Do you really mean what you say?

Santa Clarita Signal • Ethically Speaking Column • For Sunday, March 1, 2015

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Picking on some Platitudes

David W. Hegg

 

With spring around the corner some will take time to sort out their cupboards, garages, and the trunks of their cars. We used to call it “spring cleaning.” I’d like to suggest we do some sorting out of a few platitudes that need to be retired. Here are my nominations for the platitude junk pile.

 

“You’ll get past this.” I often hear this when someone has suffered a tragedy and some well-meaning friend thinks they are offering the one thought that will turn gloom into glee. The fact is there are many things we encounter in this broken, chaotic world that we will never get past. The death of a loved one, a catastrophic accident, a financial disaster, or a life-changing disease are just some things that often can change our lives for ever. The simple truth is we never “get past it” but in time we can learn to live in light of it. We can learn to cope with the ongoing consequences without allowing them to forever define who we are or what we can accomplish. But, to think we can rid our minds of these events and the sadness they bring is neither smart nor healthy.

 

Now for a trio of platitudes that you shouldn’t be using if you’re not in line with their ramifications:

 

“They’re in a better place.” We’ve all heard this one when someone dies. But let’s just think about this for a minute. I suspect most who say this are speaking of heaven as the “better place.” But, the concept of heaven is part of a worldview that believes in an afterlife, and such a worldview also recognizes the concept of a final judgment at which some are granted eternal life while others are judged unworthy and consigned to some sort of punishment.

 

In the Bible this is the doctrine of heaven and hell, but other religions have similar beliefs also. And while some will boast that they are looking forward to hell since all their friends will be there, it has never seriously been considered to be a “better place.” We are all smart enough to understand that not everyone is heading to a better place, especially if the deceased wasn’t given to godliness. When you tell us you’re sure they’re in a better place, are you willing to admit a conviction concerning an afterlife, heaven, and hell?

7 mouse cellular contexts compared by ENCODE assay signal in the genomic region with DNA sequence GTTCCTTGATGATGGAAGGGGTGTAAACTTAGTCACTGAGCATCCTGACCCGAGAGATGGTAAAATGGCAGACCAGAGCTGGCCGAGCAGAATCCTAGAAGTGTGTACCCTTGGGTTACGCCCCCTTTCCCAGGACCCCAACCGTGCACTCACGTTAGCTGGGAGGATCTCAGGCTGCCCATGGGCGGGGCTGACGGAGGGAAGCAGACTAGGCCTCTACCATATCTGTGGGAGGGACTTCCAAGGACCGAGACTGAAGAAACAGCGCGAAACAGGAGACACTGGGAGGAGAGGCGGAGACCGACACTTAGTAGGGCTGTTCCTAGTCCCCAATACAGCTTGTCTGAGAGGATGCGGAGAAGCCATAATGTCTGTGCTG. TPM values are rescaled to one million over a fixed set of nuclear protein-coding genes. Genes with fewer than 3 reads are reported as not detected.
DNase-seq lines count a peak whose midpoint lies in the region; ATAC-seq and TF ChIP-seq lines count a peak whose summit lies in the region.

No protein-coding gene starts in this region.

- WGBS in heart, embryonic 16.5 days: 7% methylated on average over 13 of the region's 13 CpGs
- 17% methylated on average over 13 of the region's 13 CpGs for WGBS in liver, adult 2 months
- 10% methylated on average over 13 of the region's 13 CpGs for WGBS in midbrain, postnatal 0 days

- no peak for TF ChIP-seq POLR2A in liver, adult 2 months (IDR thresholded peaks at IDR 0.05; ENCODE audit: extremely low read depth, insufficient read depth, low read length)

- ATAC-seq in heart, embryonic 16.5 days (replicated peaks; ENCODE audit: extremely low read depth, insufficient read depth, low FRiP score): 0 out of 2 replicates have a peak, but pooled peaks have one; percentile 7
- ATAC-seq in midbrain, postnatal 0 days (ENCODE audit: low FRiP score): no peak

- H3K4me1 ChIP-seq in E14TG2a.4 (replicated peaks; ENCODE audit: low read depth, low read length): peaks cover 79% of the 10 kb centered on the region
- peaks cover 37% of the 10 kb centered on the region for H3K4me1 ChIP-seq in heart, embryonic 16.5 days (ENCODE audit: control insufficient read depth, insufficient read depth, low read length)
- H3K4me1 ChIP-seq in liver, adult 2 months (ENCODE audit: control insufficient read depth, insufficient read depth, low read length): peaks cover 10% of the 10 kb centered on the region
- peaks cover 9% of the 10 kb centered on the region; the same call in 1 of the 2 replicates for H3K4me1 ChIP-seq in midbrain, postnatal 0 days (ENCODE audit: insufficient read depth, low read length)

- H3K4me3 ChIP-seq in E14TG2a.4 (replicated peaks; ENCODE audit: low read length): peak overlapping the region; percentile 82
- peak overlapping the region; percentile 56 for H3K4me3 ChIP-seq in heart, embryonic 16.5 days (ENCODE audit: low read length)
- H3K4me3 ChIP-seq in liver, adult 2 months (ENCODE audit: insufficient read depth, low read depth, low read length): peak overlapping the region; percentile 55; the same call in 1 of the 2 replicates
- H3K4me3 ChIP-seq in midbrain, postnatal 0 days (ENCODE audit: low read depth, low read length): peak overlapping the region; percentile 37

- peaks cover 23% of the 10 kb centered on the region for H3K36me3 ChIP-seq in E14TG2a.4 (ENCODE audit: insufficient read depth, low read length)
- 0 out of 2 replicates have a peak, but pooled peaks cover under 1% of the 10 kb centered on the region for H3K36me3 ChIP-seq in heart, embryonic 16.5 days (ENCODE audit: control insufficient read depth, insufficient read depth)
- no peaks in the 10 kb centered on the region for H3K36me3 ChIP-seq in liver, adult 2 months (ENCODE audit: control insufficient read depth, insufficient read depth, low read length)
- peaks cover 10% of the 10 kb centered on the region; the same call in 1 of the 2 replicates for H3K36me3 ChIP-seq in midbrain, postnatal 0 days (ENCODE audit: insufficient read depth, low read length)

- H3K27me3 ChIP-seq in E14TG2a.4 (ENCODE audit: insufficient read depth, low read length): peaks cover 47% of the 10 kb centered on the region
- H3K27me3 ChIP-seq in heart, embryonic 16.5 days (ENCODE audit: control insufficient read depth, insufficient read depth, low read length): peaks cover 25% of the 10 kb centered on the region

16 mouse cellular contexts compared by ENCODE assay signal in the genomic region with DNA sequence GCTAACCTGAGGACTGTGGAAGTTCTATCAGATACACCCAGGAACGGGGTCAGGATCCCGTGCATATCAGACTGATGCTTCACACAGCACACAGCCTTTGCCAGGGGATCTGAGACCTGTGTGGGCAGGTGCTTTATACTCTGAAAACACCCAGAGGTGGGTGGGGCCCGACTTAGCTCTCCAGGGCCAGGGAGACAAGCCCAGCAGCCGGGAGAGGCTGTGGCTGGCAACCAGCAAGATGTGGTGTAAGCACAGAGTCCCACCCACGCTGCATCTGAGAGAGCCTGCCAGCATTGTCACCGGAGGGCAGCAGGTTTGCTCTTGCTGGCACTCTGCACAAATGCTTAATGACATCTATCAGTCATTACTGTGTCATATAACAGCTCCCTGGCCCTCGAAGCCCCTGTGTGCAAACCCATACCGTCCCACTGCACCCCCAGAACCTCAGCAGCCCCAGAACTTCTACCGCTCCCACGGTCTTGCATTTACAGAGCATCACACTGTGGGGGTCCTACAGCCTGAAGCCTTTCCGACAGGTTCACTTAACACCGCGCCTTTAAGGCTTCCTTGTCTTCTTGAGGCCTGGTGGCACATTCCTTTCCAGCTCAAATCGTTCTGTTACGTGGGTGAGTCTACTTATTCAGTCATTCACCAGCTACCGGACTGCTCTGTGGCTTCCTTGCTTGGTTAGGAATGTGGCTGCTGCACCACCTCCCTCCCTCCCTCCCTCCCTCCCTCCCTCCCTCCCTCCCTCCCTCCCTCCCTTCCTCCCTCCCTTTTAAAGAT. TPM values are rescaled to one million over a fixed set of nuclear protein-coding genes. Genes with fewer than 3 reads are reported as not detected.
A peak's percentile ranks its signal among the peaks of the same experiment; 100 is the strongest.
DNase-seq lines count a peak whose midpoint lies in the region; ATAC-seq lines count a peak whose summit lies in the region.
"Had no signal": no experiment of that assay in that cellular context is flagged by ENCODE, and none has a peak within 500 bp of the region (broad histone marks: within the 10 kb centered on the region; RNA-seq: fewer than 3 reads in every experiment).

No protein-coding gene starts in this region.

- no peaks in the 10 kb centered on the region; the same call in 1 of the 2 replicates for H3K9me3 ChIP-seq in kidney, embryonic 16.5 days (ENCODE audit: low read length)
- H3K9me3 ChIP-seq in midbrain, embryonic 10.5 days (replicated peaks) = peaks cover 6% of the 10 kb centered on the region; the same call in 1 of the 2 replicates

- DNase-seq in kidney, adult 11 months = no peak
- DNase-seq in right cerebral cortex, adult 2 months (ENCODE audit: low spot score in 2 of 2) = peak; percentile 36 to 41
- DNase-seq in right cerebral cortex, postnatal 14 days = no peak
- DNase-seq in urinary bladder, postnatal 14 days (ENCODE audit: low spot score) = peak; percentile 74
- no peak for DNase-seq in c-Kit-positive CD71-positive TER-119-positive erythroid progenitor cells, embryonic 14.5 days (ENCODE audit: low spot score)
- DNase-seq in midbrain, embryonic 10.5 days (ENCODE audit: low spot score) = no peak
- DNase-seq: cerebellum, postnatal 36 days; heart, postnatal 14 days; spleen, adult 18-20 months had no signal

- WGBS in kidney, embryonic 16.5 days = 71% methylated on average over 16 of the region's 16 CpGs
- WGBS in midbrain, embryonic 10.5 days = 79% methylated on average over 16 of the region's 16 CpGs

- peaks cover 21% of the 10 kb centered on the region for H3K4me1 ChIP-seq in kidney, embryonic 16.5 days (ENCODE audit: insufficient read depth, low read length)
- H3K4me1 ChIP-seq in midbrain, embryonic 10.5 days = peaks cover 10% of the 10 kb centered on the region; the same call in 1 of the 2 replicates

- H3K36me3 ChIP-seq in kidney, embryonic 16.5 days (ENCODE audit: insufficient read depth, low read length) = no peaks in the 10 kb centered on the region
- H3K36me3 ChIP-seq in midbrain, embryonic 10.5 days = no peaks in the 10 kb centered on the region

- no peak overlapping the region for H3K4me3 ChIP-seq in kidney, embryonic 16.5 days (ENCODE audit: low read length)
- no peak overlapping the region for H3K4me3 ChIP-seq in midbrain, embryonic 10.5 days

“Everything happens for a reason.” Once again this platitude demands a certain worldview, one that believes history has a definite plan being worked out perfectly under some sovereign control. Frankly, this represents a theistic worldview where the designer of the universe, who also controls all things according to his good pleasure, is personally involved with everything in our world. As R. C. Sproul has said in describing this worldview “there is not one maverick molecule” in this universe that is not under God’s control. So, if you’re not a theist, you have absolutely no certainty that “everything happens for a reason.” Unless you’re willing to live under this worldview, don’t go around pretending you believe it.

 

“Our prayers go out to the families …” Sadly, the situations where death invades the lives of people in a newsworthy fashion are multiplying today. And in each case, a newscaster or politician will lead with this platitude. But I have to ask: Are you really praying for them? And if so, what are you praying? Are even more to the point, are you saying that you believe in an all mighty, personal God who hears and answers prayers? And if so, are you declaring that you are living according to his standards, and therefore welcome to come into his presence with your requests?

 

You can see where I’m headed here. Too many people who have absolutely no regard for the theistic worldview that holds to a God who creates and sustains our universe still want to throw out these platitudes in order to appear helpful. But this is just hypocritical behavior masquerading behind a desire to be seen as insightful.

 

Maybe it’s time for anti-God, scientific naturalists to churn out their own platitudes. How about “nothing really happens for a reason”, or “after we die … poof … there’s nothing” or how about “these deaths weren’t evil because for evil to exist good must exist, and that would mean some sort of universal standard, and since we know that can’t exist, then there’s no use getting upset about the violent deaths of these folks so our advice to the families is ‘you’ll just have to get past this.’”

 

Here’s the deal: If you don’t endorse a theistic worldview, don’t use platitudes that are based on it. The fact is some people do die and go to a better place, but no all. And everything does happen for a reason. And prayers are a significant element in the world over which God reigns. But if you don’t want to walk the theistic walk, be ethical enough not to co-opt our theistic talk. Or better yet, give theism another chance. You might just find it provides the ethical foundation for the sentiment that still resides in the immaterial part of your humanity.